Law of Contract

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Felthouse v Bindley
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Felthouse v Bindley

CourtCourt of Common Pleas
Citation(s)(1862) 11 Cb (NS) 869; [1862] EWHC CP J35; 142 ER 1037 Transcript(s)Full text of judgment
Judge(s) sittingWilles J, Byles J and Keating J
Felthouse v Bindley (1862) EWHC CP J 35, is the leading English contract law case on the rule that one cannot impose an obligation on another to reject one's offer. This is sometimes misleadingly expressed as a rule that "silence cannot amount to acceptance". Later the case has been rethought, because it appeared that on the facts, acceptance was communicated by conduct (see, Brogden v Metropolitan Railway). Furthermore in Rust v Abbey Life Assurance Co Ltd[1] the Court of Appeal held that a failure by a proposed insured to reject a proffered insurance policy for seven months justified on its own an inference of acceptance.[2] Contents [hide]

1 Facts
2 Judgment
3 See also
4 Notes
5 References
[edit]Facts

Uncle Paul Felthouse was a builder who lived in London. He wanted to buy the horse Sizing Europe off his nephew, John Felthouse. After a letter from the nephew about a previous discussion in buying the horse, the uncle replied saying, "If I hear no more about him, I consider the horse mine at £30 and 15s." The nephew did not reply. He was busy at auctions on his farm in Tamworth. He told the man running the auctions, William Bindley, not to sell the horse. But by accident, Bindley did. Uncle Felthouse then sued Bindley in the tort of conversion - using someone else's property inconsistently with their rights. But for the Uncle to show the horse was his property, he had to show there was a valid contract. Bindley argued there was not, since the nephew had never communicated his acceptance of the uncle's offer. [edit]Judgment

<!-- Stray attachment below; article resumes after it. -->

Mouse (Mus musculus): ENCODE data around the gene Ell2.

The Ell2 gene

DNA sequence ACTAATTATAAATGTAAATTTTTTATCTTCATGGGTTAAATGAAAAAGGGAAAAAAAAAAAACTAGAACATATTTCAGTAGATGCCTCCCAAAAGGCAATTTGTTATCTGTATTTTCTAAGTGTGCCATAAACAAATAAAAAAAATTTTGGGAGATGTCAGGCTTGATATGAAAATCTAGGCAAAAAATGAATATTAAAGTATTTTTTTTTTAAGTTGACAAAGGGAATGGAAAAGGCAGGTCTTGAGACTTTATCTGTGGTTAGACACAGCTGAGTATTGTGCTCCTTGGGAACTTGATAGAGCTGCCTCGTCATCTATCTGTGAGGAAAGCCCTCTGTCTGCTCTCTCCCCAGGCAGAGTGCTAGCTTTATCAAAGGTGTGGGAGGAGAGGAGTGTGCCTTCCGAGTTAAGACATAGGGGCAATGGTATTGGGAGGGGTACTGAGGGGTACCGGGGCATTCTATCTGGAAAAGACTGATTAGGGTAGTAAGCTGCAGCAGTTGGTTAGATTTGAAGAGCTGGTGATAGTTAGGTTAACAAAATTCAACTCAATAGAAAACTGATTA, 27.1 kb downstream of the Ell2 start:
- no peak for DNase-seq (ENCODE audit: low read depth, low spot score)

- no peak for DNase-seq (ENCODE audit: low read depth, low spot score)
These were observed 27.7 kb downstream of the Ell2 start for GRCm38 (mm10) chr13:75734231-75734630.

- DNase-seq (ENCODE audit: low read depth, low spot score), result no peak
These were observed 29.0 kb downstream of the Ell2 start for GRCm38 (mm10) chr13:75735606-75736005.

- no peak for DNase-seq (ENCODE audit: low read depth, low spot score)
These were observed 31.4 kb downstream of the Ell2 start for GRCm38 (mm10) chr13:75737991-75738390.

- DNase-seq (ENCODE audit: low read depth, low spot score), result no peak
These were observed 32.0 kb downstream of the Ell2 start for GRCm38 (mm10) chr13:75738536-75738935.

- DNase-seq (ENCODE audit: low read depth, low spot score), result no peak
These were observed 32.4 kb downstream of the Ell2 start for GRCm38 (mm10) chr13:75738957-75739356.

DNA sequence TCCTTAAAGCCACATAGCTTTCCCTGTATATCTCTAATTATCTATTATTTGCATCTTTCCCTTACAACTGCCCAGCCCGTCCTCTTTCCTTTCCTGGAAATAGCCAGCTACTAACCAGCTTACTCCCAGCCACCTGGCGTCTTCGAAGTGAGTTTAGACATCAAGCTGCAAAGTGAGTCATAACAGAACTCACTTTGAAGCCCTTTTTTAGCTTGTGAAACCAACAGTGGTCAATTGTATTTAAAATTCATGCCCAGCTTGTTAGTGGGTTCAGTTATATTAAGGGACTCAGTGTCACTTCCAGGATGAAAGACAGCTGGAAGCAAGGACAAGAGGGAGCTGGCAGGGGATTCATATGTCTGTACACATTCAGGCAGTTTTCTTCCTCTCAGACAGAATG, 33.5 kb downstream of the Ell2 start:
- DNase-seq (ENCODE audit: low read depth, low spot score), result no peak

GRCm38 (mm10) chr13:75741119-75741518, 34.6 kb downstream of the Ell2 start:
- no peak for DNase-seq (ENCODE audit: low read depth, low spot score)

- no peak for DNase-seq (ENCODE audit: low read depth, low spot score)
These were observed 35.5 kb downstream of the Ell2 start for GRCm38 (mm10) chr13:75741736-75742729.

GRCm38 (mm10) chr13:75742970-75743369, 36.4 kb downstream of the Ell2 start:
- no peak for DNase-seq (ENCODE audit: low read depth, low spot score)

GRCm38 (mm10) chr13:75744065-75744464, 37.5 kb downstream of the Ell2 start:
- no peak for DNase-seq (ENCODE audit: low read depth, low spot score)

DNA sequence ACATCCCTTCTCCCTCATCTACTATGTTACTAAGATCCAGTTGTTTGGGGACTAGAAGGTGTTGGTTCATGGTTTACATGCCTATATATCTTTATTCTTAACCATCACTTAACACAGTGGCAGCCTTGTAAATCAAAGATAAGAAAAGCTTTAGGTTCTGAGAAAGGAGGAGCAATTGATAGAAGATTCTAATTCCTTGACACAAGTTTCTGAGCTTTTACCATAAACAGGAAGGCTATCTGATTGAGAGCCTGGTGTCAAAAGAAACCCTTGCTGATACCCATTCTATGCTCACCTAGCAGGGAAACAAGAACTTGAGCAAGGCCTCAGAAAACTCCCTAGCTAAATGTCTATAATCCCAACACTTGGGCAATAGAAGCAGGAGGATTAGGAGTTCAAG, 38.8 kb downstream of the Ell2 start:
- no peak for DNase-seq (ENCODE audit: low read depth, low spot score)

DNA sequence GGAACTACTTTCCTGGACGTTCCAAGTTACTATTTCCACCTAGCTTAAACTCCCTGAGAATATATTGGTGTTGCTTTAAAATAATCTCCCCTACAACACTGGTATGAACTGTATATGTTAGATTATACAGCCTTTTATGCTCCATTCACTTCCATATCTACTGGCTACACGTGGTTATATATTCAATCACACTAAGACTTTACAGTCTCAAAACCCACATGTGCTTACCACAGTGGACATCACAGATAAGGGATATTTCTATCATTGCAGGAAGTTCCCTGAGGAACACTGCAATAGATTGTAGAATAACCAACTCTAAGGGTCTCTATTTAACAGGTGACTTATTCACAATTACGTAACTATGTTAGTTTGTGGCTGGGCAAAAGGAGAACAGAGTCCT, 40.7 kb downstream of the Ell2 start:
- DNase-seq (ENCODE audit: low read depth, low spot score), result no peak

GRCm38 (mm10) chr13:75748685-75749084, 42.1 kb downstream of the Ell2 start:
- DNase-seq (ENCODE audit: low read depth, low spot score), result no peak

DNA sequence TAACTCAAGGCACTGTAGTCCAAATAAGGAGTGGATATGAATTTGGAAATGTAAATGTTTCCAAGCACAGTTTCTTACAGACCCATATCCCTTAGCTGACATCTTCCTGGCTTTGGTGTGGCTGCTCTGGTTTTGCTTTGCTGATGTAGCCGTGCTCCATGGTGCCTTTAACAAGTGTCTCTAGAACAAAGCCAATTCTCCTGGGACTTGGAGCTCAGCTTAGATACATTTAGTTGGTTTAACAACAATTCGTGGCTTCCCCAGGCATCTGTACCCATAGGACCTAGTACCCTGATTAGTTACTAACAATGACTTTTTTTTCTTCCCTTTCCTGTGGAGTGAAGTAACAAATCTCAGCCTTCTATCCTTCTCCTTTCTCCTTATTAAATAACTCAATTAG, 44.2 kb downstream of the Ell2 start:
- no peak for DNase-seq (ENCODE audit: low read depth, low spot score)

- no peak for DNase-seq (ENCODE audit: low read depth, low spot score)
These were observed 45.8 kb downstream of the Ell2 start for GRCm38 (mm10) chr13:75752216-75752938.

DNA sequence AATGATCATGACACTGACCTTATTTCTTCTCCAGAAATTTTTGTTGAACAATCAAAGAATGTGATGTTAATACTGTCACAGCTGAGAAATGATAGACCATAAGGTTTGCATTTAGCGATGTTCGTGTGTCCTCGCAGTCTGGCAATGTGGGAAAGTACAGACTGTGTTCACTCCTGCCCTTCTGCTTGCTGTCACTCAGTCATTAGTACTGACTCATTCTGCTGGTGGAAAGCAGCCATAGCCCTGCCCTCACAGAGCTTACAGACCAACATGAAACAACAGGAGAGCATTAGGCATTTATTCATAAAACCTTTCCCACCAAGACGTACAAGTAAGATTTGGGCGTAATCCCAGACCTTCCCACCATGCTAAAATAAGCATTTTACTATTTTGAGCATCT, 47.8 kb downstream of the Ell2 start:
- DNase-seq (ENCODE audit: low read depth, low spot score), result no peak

The court ruled that Felthouse did not have ownership of the horse as there was no acceptance of the contract. Acceptance must be communicated clearly and cannot be imposed due to silence of one of the parties. The uncle had no right to impose a sale through silence whereby the contract would only fail by repudiation. Though the nephew expressed interest in completing the sale there was no communication of that intention. Willes J delivered the lead judgment.

I am of opinion that the rule to enter a nonsuit should be made absolute. The horse in question had belonged to the plaintiff's nephew, John Felthouse. In December, 1860, a conversation took place between the plaintiff and his nephew relative to the purchase of the horse by the former. The uncle seems to have thought that he had on that occasion bought the horse for £30., the nephew that he had sold it for 30 guineas: but there was clearly no complete bargain at that time. On the 1st of January, 1861, the nephew writes, "I saw my father on Saturday. He told me that you considered you had bought the horse for £30. If so, you are labouring under a mistake, for 30 guineas was the price I put upon him, and you never heard me say less. When you said you would have him, I considered you were aware of the price." To this the uncle replies on the following day,

"Your price, I admit, was 30 guineas. I offered £30.; never offered more: and you said the horse was mine. However, as there may be a mistake about him, I will split the difference. If I hear no more about him, I consider the horse mine at £30 and 15s." It is clear that there was no complete bargain on the 2nd of January: and it is also clear that the uncle had no right to impose upon the nephew a sale of his horse for £30 and 15s. unless he chose to comply with the condition of writing to repudiate the offer. The nephew might, no doubt, have bound his uncle to the bargain by writing to him: the uncle might also have retracted his offer at any time before acceptance. It stood an open offer: and so things remained until the 25th of February, when the nephew was about to sell his farming stock by auction. The horse in...
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